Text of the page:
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Wednesday, March 25, 2020

Painting Trail Blazes 101

 
I was out this afternoon refreshing blazes on the section of North Country Trail that I have adopted. Our Chapter's web site used to have a detailed set of pages that helped people know how to blaze, but things changed, and they are no longer there.

Maybe you are a little curious as to what I mean when I say "painting blazes." Maybe you have a piece of trail of your own and you need to know how to do this. So I'll tell you what I did today. I really need to get those instructional pages back up on the web somewhere. We had a ton of good info.

For starters, this is not like blazing the first time. That takes the short side of forever. This is a tiny bit easier because you can mostly repaint the same trees unless dead ones have fallen, understory has grown up that you don't want to remove, or you made bad choices the first time. (There are always some of those issues.)

The last time these blazes were touched up was (I think) six years ago. That's a long time. Too long, really, but because I did the job well in the first place, most of them weren't too bad. Here's one of the old ones. You can see that it's faded, and starting to chip, but still in pretty good shape.

North Country Trail blue blaze

Since this is the 101 course, I'll pretend I had to start from scratch. The secret of selecting trees to paint is that blazes should not be spaced according to a measured distance, but by sight lines. Here's a repeat of a picture from the other day.

North Country Trail blue blaze

When you reach one blaze on the trail, you should be able to see one more- like where the yellow arrow is pointing. Sometimes you'll see two, depending on how the trees have arranged themselves, but you don't want to see a whole string of them like Christmas tree lights. Choosing the trees to blaze is a time-intensive process. If you don't have two people you will do a LOT of walking back and forth to choose the correct tree.

Choose live trees unless there is really nothing other than a dead one. Just know that the dead one will probably fall down in a year or so, and then you'll have to pick another tree anyway.

Some species of trees are better than others. Red pine are some of the worst. However, there's a lot of planted red pine in the Manistee National Forest, so it's often the only choice. This is a six-year-old blaze on red pine that has held up this well only because it was prepped properly in the first place.

North Country Trail blue blaze

We've learned that you can scrape it down enough to make the blazes last well. And this brings me to my next point.

The bark should always be scraped and/or cleaned. Older trees need serious scraping. I like this marine scraper.

marine scraper


Some people like a hatchet, some a different kind of paint scraper. You want to take off all that loose outer bark and get right down to something solid that won't flake off. Here's a scraped red pine. You can see some blue, because that's where the old blaze was, but I rescraped it today because the bark loosens as the tree grows. You can see I've taken a lot off without hurting the tree a bit. Then I wipe it with a hand or rag to knock off any loose bits.

North Country Trail blue blaze

You don't want to nick the inner bark so that the tree begins to ooze sap. So on a smooth white pine or young maple, you probably shouldn't even use a tool. But you do want to knock off dust, lichen, and "stuff." A good rub with a rag is usually enough on these kinds of trees. They take nice smooth blazes that look terrific! But I don't have many of those easy trees on my section.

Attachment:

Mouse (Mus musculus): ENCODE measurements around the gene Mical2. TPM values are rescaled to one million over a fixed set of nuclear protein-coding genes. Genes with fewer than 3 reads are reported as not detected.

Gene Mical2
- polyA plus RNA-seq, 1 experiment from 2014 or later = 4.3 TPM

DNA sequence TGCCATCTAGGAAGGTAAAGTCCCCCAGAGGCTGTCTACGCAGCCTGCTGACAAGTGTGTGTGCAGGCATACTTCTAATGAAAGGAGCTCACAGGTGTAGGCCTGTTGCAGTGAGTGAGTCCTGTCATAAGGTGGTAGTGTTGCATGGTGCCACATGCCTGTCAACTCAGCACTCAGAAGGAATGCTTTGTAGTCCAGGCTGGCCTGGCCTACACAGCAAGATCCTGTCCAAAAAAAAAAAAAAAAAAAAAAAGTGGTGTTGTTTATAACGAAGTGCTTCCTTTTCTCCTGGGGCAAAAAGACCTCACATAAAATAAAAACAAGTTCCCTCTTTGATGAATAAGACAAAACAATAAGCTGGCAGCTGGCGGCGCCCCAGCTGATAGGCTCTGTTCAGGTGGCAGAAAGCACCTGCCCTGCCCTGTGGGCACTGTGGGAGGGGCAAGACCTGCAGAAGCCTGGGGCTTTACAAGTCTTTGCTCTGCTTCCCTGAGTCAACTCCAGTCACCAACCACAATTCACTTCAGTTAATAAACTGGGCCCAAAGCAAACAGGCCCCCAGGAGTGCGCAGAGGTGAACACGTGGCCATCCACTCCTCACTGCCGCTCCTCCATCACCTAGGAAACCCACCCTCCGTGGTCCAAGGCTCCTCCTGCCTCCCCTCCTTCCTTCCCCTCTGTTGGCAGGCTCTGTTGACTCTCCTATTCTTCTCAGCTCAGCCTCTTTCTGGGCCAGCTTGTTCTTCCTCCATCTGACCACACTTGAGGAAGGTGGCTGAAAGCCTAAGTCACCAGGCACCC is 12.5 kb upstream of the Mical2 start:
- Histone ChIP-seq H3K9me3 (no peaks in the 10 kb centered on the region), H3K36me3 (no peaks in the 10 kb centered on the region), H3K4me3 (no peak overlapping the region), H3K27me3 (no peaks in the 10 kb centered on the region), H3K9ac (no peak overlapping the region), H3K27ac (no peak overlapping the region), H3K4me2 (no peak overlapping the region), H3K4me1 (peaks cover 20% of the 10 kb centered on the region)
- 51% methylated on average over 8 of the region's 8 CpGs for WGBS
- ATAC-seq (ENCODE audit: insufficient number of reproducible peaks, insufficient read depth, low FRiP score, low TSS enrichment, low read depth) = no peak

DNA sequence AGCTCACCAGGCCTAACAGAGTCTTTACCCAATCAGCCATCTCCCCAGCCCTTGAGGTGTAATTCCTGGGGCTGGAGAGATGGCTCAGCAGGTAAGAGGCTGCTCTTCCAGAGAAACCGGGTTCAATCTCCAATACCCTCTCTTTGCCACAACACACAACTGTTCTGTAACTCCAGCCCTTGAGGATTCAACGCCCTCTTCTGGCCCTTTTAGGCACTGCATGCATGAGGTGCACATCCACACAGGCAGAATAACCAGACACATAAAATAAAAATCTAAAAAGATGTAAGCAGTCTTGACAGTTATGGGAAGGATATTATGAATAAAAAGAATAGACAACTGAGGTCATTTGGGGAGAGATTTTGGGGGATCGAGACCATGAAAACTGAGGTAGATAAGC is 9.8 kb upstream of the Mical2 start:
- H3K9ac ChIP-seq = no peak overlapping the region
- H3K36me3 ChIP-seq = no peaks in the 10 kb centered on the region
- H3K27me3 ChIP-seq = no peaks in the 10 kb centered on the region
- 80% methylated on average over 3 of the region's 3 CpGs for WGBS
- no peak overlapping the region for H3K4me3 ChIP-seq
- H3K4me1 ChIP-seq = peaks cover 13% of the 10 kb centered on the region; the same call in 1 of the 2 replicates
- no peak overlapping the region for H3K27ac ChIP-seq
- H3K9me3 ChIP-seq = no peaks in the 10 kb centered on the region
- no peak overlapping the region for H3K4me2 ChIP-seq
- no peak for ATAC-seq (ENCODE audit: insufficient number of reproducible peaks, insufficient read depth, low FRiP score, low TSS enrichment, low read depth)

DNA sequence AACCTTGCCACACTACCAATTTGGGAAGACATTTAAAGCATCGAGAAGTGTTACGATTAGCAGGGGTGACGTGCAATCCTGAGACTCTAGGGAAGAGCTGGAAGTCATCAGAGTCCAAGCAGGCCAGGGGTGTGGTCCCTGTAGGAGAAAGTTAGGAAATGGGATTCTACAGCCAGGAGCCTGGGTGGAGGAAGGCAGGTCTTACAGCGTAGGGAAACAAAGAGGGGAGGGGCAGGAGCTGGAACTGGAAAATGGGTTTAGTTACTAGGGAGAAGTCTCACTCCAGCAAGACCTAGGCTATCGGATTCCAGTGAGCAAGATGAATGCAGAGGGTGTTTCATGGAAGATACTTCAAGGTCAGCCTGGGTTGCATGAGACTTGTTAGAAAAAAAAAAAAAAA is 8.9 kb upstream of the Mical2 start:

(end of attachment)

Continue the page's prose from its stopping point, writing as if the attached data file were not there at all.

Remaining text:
Now we are finally at the actual painting. The official North Country paint is Nelson Blue. Nelson is the company that makes it. This is paint that's formulated specifically for use on trees. It's oil based, and a real mess to work with, but it holds up well.

Here's that same red pine, with a nice fresh 2x6" blaze. Square corners, filled in well. Don't skimp on the paint. Stuff it into cracks in the bark.

North Country Trail blue blaze

I did about a half mile today, working on my own. This activity kills my shoulder, so when my arm starts to go numb, I have to quit.

All those instructional web pages are on one of my hard drives. I really need to make them available. I'll add a link here when I do that.

All together, I probably walked 6 miles (because I had to walk to the half mile I blazed), which makes the Hike 100 Challenge for 2020 at 59 miles.

In other news: I wrote some in The Lonely Donkey this morning, and then did the blazing. I still have at least a mile to go.

North Country Trail, Lake County, MI. Freesoil TH north to FR 5514 and back with numerous back-and-forth trips

See Blazing Pics at end of this post

5 comments:

Urbangrl said...

I will smile fondly when I walk that trail when I see them know you just painted them.

Ann said...

Interesting process. I'm curious as to why the color blue was chosen. I would think an orange like a hunter would wear when out in the woods.

Robert Viau said...

Just guessing, but perhaps because there’s not a lot of other blue objects at eye level in the forest, so the blazes really stand out. In certain areas of the country at least, orange blazes might get lost in the fall foliage.

Lin said...

Who knew that there was so much thought and work that goes into blazing the trail?! Good work, Shark. Thank you from all of the hikers!

Sharkbytes said...

Most trails have a unique color. Blue is good because there aren't a lot of other blue marks in the forest. I'm not quite sure who made the original decision, but I think someone in the National Park Service. The Florida Trail is blazed in red, the Appalachian Trail in white.

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